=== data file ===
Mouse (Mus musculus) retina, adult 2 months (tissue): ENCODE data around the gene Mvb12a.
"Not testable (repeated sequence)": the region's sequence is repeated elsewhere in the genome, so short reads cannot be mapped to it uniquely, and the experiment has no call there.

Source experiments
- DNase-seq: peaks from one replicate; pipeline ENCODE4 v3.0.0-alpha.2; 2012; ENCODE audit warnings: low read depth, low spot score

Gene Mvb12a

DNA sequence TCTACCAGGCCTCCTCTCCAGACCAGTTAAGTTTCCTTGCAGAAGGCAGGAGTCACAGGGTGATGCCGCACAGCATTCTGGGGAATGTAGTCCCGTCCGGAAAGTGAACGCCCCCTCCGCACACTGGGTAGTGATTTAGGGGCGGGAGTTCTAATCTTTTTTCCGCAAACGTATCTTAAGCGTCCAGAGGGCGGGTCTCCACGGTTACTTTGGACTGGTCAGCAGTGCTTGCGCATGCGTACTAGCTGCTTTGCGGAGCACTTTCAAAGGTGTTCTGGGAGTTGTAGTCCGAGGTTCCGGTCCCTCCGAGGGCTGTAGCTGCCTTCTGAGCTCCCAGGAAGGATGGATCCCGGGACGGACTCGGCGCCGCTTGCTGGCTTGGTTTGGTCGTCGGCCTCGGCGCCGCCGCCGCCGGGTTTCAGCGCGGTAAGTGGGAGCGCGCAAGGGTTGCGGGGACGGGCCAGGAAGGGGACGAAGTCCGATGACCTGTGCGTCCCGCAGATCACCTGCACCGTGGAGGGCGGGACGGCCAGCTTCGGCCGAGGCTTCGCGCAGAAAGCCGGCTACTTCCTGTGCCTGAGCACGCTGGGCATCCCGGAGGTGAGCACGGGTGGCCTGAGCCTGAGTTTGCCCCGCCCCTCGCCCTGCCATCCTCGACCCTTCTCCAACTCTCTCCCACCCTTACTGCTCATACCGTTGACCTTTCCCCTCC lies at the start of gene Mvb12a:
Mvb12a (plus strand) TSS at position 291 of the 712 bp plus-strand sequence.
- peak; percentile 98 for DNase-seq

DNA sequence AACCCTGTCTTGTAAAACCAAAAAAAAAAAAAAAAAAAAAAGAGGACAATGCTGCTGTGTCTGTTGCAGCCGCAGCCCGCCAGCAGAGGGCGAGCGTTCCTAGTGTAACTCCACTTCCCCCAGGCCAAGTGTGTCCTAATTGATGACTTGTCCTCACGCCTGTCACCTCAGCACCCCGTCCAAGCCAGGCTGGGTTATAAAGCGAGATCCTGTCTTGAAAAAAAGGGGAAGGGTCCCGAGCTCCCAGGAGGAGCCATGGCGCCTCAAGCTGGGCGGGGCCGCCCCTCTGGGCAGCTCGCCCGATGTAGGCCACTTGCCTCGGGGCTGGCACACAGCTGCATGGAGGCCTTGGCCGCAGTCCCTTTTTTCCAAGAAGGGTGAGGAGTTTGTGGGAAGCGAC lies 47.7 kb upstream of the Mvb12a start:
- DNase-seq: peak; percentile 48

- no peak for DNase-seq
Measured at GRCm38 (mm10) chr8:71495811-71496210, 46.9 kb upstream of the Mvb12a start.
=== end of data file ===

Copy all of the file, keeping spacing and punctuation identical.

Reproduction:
Mouse (Mus musculus) retina, adult 2 months (tissue): ENCODE data around the gene Mvb12a.
"Not testable (repeated sequence)": the region's sequence is repeated elsewhere in the genome, so short reads cannot be mapped to it uniquely, and the experiment has no call there.

Source experiments
- DNase-seq: peaks from one replicate; pipeline ENCODE4 v3.0.0-alpha.2; 2012; ENCODE audit warnings: low read depth, low spot score

Gene Mvb12a

DNA sequence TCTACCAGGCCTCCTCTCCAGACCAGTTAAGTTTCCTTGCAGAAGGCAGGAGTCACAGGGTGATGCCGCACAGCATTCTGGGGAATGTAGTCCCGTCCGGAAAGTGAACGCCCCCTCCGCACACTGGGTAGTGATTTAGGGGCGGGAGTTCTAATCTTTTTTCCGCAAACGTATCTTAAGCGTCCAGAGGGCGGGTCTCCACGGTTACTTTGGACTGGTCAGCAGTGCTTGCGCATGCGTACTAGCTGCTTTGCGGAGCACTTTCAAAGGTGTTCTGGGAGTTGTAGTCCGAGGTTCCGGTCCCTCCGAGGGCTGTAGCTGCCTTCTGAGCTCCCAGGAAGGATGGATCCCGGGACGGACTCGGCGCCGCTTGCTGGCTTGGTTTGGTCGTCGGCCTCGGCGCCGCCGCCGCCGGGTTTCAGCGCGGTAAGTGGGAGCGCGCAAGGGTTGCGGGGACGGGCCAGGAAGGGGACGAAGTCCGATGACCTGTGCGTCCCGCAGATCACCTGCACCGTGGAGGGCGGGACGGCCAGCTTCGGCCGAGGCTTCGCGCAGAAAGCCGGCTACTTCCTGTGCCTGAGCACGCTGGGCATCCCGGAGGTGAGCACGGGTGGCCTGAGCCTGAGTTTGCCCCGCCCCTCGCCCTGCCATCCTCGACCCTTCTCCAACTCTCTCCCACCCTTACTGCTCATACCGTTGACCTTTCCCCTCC lies at the start of gene Mvb12a:
Mvb12a (plus strand) TSS at position 291 of the 712 bp plus-strand sequence.
- peak; percentile 98 for DNase-seq

DNA sequence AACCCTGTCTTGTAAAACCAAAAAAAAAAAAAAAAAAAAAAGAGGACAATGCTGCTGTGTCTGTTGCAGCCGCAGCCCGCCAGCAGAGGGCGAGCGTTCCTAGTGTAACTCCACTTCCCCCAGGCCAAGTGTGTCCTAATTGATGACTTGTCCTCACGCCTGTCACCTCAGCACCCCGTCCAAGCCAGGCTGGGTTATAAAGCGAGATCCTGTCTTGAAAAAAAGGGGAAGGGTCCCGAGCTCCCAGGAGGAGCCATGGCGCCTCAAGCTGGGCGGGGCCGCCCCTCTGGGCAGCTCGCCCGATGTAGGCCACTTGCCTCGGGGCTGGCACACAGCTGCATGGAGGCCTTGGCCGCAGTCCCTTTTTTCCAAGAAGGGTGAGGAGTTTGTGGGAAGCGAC lies 47.7 kb upstream of the Mvb12a start:
- DNase-seq: peak; percentile 48

- no peak for DNase-seq
Measured at GRCm38 (mm10) chr8:71495811-71496210, 46.9 kb upstream of the Mvb12a start.